UMBC RANKS AMONG TOP RESEARCH SCHOOLS: The University of Maryland in Baltimore County has joined the highest ranks of research universities in the nation, a milestone for the young school renowned for producing scientists and engineers of color. The 55-year-old university in suburban Baltimore has achieved Research 1, or R1, status, a distinction for universities with very high research activity. Lauren Lumpkin/The Washington Post.

MARYLAND’S VALENTINE’S DAY POWER COUPLES: It is often said that power is an aphrodisiac. We’ll leave it up to those with real power to tell us if that’s true. Without further ado, Maryland Matters presents its list of Maryland’s political power couples, 2022 edition, in alphabetical order. Staff/Maryland Matters.

IS HOGAN WATCHING THE PRESIDENCY? Gov. Larry Hogan has already made some of the classic moves towards a run for president, noted Mileah Kromer, director of the Sarah T. Hughes Center for Politics at Goucher College. Hogan released a political memoir in 2020 and is a regular guest on the network’s Sunday talk shows. Bryn Stole/The Baltimore Sun.

  • During a one-on-one interview on CNN with Jake Tapper, the governor said he was flattered by the encouragement to run, but never wanted to be a U.S. senator. After mentioning his most recent video, posted by the governor’s nonprofit advocacy group, Hogan says a presidential race for 2024 isn’t completely out of sight. Nia Fitzhugh/WBFF-TV.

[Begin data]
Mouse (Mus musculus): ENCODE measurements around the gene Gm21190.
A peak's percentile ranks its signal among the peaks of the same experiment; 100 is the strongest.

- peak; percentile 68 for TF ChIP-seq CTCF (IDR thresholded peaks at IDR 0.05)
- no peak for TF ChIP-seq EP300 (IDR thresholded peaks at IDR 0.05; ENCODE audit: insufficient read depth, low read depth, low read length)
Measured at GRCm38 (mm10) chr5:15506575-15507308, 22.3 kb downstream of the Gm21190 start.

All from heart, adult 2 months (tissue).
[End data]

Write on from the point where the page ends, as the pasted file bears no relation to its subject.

NOTICE: A DEMOCRATIC RESPONSE EXPECTED: In an article by Bennett Leckrone for Maryland Matters, we find Republican efforts to amend a bill, SB163, that would give Marylanders a second chance to sign an absentee ballot oath, required for their vote to be counted. on all mail -in ballots in the state of Maryland, failed. This should come as no surprise to the electorate who expect this kind of response from the Democratic majority in the state legislature. Marc King/journalist from Maryland.

PERSISTENT COVID CONTINUES TO CONFUSE DOCTORS: In the nearly two years since the start of the Covid-19 pandemic, there is no specific treatment or even diagnosis for the many people with long-term Covid and persistent or new symptoms. after an infection. The affliction continues to confound the medical establishment. The long-haulers are men and women of all ages who had all levels of COVID severity. Meredith Cohn/The Baltimore Sun.

‘THIN BLUE LINE’ FLAG IN FRONT OF THE HIGH COURT: The Maryland District Court will consider whether a defendant’s right to an impartial jury is inherently violated by the presence in the courtroom of a bailiff wearing a face mask emblazoned with the pro-police “thin blue line” flag. during the trial. Steve Lash / The Daily Record.